Can my sisters husband withhold access to money during divorce?

UPDATED: Sep 30, 2022

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Can my sisters husband withhold access to money during divorce?

My sister is in the process of divorcing her
husband at her request. Neither have gotten
lawyers yet. They’ve been married for almost
nine years and she’s been a stay at home mom
for six of those years. Her husband found
paperwork that she opened her own checking
account which has a balance of 150 money
given to her by our mother. Her husband
recently took her debit card out of her purse
and won’t give it back and also canceled her
credit cards. She’s a stay at home mom and
recently got a part time job but hasn’t gotten
her first pay check yet. She’s the primary
caregiver of their eight year old son. Legally
can he do that to her?? We live in New Jersey.
Thanks for your advice.

Asked on June 19, 2017 under Family Law, New Jersey


SJZ, Member, New York Bar / FreeAdvice Contributing Attorney

Answered 5 years ago | Contributor

No, he legally may not, but the only way to stop him from doing this is through the courts. If she has already filed her divorce action, she can bring a motion within that case seeking a temporary restraining order (TRO), then a preliminary injunction (both are court orders, but the TRO is usually granted first, to initially stop someone from being taken advantage of or suffering losses pending hearings and a decision on the matter, then after hearings, it is solidified as an injunction). The TRO and injunction will "enjoin," or order, her husband to stop him from preventing her access to the family's/couple's money pending the resolution of the divorce, the final distribution of the assets, and the ordering of any spousal support (e.g. alimony) or child support.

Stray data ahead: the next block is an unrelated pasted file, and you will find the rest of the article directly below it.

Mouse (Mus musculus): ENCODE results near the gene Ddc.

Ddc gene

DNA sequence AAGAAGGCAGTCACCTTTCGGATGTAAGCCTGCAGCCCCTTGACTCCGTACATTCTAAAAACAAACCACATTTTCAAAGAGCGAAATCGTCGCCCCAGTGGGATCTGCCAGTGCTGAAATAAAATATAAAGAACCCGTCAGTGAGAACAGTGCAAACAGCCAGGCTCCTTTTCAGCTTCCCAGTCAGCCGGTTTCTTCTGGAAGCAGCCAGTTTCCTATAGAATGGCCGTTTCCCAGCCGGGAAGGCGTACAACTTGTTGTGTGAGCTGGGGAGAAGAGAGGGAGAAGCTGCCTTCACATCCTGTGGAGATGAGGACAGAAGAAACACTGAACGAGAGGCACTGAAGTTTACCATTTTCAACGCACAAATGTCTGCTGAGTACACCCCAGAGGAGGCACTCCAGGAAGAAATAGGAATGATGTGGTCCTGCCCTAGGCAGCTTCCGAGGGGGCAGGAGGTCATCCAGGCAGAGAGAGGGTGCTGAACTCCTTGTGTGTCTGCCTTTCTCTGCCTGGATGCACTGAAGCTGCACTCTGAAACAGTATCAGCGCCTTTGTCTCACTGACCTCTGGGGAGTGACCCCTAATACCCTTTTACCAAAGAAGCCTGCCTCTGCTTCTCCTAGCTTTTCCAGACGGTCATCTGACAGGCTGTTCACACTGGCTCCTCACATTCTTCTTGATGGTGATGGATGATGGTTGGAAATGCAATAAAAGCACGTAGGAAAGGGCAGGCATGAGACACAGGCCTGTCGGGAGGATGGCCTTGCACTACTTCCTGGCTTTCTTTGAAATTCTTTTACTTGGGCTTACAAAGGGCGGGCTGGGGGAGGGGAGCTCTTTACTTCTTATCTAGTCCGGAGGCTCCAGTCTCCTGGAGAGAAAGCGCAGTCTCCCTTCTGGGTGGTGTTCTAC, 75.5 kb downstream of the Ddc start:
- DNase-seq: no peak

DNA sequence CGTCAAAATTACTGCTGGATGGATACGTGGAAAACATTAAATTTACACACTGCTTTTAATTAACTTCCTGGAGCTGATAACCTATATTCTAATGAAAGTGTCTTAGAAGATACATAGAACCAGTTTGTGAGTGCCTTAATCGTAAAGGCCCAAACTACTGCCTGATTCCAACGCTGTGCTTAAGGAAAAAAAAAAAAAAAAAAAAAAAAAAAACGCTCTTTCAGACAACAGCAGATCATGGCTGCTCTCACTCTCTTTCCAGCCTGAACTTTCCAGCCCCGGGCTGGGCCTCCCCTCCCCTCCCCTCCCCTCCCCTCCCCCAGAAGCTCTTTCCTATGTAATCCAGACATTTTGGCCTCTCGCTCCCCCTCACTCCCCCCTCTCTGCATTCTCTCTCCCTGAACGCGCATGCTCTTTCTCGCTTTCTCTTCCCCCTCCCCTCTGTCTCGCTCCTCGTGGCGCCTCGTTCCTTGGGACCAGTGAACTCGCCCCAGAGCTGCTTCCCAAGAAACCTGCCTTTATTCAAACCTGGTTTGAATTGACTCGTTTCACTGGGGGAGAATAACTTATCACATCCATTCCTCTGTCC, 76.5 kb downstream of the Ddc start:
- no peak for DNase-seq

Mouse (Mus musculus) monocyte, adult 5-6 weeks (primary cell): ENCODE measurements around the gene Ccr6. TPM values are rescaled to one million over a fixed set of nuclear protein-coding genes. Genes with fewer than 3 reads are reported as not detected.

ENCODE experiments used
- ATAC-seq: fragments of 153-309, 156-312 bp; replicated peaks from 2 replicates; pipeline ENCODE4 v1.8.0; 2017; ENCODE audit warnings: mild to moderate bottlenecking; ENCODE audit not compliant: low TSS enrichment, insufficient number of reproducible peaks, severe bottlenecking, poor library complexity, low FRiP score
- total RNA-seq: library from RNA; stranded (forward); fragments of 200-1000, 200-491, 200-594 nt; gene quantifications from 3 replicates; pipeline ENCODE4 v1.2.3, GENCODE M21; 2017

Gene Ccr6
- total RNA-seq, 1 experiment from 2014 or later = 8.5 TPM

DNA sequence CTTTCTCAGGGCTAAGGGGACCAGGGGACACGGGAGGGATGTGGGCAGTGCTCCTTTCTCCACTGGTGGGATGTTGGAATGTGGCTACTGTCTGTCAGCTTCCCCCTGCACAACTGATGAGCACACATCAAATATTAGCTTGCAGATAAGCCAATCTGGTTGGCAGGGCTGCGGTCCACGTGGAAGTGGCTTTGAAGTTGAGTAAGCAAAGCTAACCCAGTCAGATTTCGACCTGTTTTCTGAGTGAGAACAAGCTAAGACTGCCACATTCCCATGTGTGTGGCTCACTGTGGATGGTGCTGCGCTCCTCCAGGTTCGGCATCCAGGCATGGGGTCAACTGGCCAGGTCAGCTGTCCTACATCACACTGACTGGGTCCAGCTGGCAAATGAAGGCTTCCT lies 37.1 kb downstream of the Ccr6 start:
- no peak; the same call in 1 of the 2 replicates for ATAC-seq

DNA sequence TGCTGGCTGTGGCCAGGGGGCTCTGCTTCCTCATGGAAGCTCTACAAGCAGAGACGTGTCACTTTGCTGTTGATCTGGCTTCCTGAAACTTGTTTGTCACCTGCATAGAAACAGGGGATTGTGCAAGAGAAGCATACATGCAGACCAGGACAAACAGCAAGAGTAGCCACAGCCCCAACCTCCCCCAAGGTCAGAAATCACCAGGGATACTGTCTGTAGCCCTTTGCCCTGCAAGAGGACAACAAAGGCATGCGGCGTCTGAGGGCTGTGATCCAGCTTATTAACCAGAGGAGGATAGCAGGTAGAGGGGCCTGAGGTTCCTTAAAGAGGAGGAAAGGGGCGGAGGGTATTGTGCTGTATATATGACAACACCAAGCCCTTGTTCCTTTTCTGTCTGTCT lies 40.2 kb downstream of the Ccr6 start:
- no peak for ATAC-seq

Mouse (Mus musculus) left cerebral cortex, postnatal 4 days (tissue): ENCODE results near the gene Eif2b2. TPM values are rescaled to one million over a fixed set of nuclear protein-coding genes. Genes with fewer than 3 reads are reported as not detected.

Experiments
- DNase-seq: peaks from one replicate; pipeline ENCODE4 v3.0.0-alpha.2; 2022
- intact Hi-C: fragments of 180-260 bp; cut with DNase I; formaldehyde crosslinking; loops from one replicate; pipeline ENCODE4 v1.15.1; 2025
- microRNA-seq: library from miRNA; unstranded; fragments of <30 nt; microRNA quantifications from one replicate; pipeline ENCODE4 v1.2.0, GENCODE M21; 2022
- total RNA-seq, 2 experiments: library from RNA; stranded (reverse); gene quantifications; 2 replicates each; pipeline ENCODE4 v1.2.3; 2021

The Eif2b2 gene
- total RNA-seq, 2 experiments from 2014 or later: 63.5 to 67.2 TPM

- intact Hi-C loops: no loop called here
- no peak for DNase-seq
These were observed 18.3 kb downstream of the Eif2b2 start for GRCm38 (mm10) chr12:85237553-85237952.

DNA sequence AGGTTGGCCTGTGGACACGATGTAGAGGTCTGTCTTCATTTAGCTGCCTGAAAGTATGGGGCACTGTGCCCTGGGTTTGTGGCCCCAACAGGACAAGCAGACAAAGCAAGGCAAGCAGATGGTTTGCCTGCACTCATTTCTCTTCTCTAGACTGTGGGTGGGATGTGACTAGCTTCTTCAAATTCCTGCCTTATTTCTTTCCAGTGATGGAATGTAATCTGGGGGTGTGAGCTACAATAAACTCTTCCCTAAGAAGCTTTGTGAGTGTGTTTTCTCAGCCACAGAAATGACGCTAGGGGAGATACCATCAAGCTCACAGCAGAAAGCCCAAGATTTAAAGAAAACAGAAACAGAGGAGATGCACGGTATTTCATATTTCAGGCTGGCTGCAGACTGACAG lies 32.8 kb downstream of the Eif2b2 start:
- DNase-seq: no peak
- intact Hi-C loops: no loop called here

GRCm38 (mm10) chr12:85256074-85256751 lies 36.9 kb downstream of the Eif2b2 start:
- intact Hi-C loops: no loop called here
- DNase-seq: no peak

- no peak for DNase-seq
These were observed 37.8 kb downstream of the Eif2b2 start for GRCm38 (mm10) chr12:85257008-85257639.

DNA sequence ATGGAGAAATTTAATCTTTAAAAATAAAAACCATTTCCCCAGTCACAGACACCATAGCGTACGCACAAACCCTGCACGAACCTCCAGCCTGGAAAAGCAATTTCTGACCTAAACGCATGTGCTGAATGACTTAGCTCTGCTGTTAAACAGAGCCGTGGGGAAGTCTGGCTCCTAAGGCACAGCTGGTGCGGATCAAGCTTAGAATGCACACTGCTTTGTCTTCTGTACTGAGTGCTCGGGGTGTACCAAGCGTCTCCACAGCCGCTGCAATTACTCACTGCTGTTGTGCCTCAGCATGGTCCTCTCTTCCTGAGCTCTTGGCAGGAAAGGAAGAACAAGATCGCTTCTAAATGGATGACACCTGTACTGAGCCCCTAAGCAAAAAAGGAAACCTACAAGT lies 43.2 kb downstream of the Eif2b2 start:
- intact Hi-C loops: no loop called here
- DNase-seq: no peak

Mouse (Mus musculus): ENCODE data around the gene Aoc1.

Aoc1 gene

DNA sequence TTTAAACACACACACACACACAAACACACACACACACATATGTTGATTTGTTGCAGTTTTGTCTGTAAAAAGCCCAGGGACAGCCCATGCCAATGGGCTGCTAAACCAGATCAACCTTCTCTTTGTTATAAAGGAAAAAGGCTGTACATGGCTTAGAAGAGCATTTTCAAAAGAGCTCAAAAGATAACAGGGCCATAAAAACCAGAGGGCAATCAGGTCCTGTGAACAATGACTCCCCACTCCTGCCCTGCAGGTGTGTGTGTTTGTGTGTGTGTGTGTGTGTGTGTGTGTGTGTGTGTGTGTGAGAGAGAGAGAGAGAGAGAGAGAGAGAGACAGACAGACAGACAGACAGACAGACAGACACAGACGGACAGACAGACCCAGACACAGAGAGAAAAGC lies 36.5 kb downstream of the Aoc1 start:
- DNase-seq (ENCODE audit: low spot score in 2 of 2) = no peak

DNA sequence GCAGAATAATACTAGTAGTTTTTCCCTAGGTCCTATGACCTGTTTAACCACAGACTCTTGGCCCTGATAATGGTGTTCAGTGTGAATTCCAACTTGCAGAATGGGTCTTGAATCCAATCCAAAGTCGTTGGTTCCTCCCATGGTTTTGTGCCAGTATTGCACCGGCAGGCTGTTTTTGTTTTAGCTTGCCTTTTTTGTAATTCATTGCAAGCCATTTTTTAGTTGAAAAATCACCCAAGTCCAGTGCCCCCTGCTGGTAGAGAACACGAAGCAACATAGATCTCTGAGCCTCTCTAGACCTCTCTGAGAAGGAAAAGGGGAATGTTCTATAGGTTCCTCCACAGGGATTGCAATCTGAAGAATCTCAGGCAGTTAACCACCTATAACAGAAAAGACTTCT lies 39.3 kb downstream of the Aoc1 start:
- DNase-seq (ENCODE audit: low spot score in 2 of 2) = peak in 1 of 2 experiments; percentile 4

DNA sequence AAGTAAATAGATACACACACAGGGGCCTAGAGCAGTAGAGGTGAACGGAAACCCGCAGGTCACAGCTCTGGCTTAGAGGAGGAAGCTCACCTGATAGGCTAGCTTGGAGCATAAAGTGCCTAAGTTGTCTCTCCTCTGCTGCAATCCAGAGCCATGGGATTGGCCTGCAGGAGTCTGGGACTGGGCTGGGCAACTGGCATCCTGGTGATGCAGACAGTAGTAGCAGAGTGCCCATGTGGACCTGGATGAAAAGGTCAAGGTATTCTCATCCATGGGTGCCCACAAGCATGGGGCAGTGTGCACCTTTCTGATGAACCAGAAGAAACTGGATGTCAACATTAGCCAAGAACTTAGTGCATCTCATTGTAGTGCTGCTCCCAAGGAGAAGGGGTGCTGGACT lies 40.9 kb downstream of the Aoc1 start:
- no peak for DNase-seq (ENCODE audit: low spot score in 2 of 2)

If she has not yet filed the divorce case, she needs to do so; then she can bring the motions and seek the orders protecting her access to the funds.
She is legally allowed to bring these actions/motions herself and could get instructions from the family court (e.g. the clerks' office or website), but is *strongly* encouraged to get a family or divorce law attorney to help her.

IMPORTANT NOTICE: The Answer(s) provided above are for general information only. The attorney providing the answer was not serving as the attorney for the person submitting the question or in any attorney-client relationship with such person. Laws may vary from state to state, and sometimes change. Tiny variations in the facts, or a fact not set forth in a question, often can change a legal outcome or an attorney's conclusion. Although has verified the attorney was admitted to practice law in at least one jurisdiction, he or she may not be authorized to practice law in the jurisdiction referred to in the question, nor is he or she necessarily experienced in the area of the law involved. Unlike the information in the Answer(s) above, upon which you should NOT rely, for personal advice you can rely upon we suggest you retain an attorney to represent you.

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